GENERAL APPEARANCE: The size of the Black Terriers is larger than an average dog. Black Terriers are strong, with massive bone structure and well-developed muscles. The skin is tight and elastic, without any folds or dewlap.Dogs of this breed are assertive, wary of strangers and resistant; they adjust easily to different climates. The Black Terrier must yield to training.



    PHYSICAL APPEARANCE: Robust and rustic.
    Faults: Feeble or fragile appearance, insufficient muscle tone.
    Major faults: Light bone structure, weak muscle tone, frail and weak constitution.

    INDEX OF THE FORMUT: The proportion of the length of the body vs. the height at the withers is 100 : 105.
    Faults: Format slightly too large (106 : 108)
    Major faults: Format too large (in excess of 108)



    HEIGHT AT THE WITHERS: Male dogs : 25.7 - 28.1 inches (66 - 72 cm) Bitches : 25.0 - 27.3 inches (64 - 70 cm).
    Faults: Slightly leggy or short on the legs. Height at withers of male dogs below 25.7 inches (66 cm) or above 28.1 inches (72 cm); height at the withers of bitches below 25.0 inches (64 cm) or above 27.3 inches (70 cm).
    Major faults: Rump set too high or withers too low. Height at withers of male dogs below 25.4 inches (65 cm) or above 28.9 inches (74 cm); height at withers of bitches below 24.6 inches (63 cm) or above 28.1 inches (72 cm).

    Behavior/Temperament: Extremely energetic, hardy, stable temperament, but very lively, with strong reactions of defence.
    Faults: Timid, excessively excitable, passive.
    Major faults: Fearful, extremely excitable, extremely passive.




    CHARACTERISTICS TYPICAL FOR EACH SEX: Clearly expressed, depending on the sex. Male dogs are of greater size, more masculine and more massive than bitches.
    Faults: Minor deviation from the required sexual characteristics.
    Major faults: Strong deviation from the required characteristics. Male with a feminine appearance or vice versa.



    COAT: The hair is rough, hard, ample and extremely dense. The broken's hair length is between 1.6 and 3.9 inches (4 - 10 cm) and covers the entire body. On the muzzle, the coat forms a rough, brushy moustache on the upper lip and a beard on the lower lip. Above the eyes, the eyebrows are rough and bristled. On the neck and the withers, the coat is longer and forms a mane. The forelegs down until the elbows and the hind legs until the thighs are covered by a rough and long coat. The undercoat is dense and well-developed.
    Faults: Straight hair, not broken. Wavy hair, soft hair, hair longer than 3.9 inches (10 cm). Insufficient formation of moustache, beard or eyebrows. Frizzy hair.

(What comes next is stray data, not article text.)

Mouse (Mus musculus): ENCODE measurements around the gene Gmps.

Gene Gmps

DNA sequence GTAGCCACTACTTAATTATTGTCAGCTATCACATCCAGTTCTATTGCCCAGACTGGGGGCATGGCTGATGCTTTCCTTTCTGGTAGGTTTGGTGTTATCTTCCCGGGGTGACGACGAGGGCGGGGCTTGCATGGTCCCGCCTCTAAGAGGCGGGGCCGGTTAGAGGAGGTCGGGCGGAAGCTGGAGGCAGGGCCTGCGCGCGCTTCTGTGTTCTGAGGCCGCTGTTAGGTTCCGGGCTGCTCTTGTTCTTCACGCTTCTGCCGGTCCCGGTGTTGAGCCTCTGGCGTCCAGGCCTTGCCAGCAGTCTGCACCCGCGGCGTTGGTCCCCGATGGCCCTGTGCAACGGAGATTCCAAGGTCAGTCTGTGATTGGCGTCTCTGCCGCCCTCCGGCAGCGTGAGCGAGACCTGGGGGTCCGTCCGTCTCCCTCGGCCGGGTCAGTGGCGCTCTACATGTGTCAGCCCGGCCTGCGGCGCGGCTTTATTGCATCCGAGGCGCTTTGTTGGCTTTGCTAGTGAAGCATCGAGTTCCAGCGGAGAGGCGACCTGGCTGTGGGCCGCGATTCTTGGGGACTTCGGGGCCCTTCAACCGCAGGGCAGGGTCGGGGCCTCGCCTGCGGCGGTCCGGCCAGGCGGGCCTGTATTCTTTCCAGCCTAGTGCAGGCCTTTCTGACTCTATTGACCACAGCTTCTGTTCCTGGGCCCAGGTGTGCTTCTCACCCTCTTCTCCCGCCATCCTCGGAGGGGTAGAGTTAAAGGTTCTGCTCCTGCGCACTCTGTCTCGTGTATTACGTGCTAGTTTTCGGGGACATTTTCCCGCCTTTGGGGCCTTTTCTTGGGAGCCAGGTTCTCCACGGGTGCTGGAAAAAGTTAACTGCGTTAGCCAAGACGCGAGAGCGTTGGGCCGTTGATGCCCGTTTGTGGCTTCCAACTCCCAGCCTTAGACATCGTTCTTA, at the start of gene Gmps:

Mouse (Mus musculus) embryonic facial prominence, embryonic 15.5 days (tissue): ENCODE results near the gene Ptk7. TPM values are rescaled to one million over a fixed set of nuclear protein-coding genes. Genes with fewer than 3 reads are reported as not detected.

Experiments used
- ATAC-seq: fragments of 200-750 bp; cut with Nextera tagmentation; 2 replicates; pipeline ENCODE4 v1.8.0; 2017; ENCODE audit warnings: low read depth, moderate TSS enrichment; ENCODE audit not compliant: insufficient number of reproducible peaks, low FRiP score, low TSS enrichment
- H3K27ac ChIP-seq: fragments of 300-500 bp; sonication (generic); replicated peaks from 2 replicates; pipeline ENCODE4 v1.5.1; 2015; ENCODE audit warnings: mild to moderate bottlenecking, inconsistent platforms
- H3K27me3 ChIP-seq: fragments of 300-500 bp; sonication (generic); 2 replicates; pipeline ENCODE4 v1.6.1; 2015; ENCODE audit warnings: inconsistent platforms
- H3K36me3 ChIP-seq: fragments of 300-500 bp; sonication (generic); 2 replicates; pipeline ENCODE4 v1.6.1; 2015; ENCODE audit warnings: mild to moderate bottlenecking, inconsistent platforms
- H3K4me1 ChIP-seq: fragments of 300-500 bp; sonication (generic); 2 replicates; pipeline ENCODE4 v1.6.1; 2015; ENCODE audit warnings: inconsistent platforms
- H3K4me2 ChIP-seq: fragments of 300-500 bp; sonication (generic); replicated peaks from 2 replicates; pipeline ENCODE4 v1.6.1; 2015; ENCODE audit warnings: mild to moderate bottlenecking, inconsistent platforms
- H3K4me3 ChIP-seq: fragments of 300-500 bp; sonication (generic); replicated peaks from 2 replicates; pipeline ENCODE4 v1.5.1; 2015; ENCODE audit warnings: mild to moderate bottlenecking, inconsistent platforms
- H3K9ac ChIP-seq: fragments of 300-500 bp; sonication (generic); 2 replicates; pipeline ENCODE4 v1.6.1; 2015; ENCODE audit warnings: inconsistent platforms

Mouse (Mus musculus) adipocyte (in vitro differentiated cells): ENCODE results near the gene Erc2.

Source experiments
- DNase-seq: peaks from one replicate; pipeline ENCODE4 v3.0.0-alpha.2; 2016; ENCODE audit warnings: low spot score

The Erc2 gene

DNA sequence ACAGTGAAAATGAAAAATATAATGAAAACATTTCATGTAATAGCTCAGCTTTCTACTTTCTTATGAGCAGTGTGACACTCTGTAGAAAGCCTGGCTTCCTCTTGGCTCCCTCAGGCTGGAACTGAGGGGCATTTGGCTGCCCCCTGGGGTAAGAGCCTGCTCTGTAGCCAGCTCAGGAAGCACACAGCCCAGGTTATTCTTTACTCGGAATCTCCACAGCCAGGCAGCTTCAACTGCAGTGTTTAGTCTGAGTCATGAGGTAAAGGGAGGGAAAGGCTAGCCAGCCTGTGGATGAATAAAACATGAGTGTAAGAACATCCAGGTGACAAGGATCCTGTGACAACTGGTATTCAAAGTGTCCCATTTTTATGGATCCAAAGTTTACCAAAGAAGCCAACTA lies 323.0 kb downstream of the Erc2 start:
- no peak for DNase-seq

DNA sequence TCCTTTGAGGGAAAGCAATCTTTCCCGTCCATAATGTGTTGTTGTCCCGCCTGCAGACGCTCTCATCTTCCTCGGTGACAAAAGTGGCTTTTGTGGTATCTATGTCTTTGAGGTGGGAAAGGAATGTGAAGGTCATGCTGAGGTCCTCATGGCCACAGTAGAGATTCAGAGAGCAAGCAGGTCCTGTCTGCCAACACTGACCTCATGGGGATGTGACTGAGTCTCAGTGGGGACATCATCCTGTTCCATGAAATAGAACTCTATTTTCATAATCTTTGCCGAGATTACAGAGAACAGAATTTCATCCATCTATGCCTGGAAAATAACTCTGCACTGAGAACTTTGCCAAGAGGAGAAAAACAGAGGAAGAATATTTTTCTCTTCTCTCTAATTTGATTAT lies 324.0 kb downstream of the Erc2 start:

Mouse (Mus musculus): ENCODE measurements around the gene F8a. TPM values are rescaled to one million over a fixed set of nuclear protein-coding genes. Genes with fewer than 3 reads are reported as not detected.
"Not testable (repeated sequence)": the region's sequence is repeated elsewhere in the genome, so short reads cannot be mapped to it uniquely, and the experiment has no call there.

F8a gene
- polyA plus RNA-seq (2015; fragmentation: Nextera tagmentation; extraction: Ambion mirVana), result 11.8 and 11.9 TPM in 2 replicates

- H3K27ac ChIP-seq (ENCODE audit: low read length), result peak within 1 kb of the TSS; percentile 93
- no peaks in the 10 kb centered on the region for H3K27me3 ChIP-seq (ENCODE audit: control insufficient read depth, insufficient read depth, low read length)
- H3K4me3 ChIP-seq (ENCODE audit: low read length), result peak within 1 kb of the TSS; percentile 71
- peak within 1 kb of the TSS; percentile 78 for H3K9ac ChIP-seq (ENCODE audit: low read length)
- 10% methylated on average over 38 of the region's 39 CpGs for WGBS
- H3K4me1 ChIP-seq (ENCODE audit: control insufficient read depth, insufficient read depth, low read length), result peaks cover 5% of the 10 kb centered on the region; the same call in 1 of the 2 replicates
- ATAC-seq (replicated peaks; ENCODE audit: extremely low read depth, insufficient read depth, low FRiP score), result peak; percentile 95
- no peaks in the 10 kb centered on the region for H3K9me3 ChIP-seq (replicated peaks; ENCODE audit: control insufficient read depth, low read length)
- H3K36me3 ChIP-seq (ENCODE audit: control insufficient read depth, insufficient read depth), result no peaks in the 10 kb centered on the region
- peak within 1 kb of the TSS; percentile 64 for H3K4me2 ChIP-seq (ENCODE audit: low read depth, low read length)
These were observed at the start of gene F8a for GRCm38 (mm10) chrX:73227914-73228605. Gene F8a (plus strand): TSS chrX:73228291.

Major faults: Hair too long (in excess of 5.9 inches (15 cm),soft hair, falling hair, short hair, smooth hair; absence of coat developments on head or legs.



    COLOUR: Black or black with grey hairs.
    Faults: Brown or grey shadings, small white spot on chest.
    Major faults: Brown or grey coat, reddish patches; white spots on chin, head, neck and legs.



    HEAD: Long and moderately narrow skull with well-rounded cheekbones. The forehead is flat. The stop is marked but not too pronounced. The muzzle is parallel with the topline of the skull. The muzzle is massive, slightly tapering. The length of the muzzle is slightly less than the length of the skull. The moustache and the beard give the muzzle a truncated and square appearance. The lips are thick and full. The upper lip is adjusted to the line of the lower jaw without forming flews.
    Faults: Head too small, forehead rounded, stop hardly marked or excessively pronounced, protruding cheekbones, soft lips.
    Major faults: Coarse head, too light or too heavy, rounded head; muzzle short, pointed or turned-up.



    EARS: Attached high on the head, hanging down straight from the base, small and triangular in shape. The front rim of the ear hangs down against the cheekbones.
    Faults: Ears set too low; long ears, flying ears, ears held apart from the cheekbones.
    Major faults: Ears standing up froe the base, semi-erect ears.



    EYES: Small, oval shaped, slanted, dark in colour.
    Faults: Big eyes or eye colour not sufitciently dark. Visible third eyelid. Visible haw. Presence of a milky spot on the eye.
    Major faults: Light coloured eye, cross-eyed.



    TEETH: Strong, white in colour, closely positioned. The incisors are positioned in one line, the bite is a scissors bite.
    Faults: Poorly developed teeth, teeth not corresponding with age, damaged teeth which do not interfere with the proper occlusion of the bite. Absence of up to two of the first premolars or absence of one of the first premolars and one of the second premolars. Light tar build-up.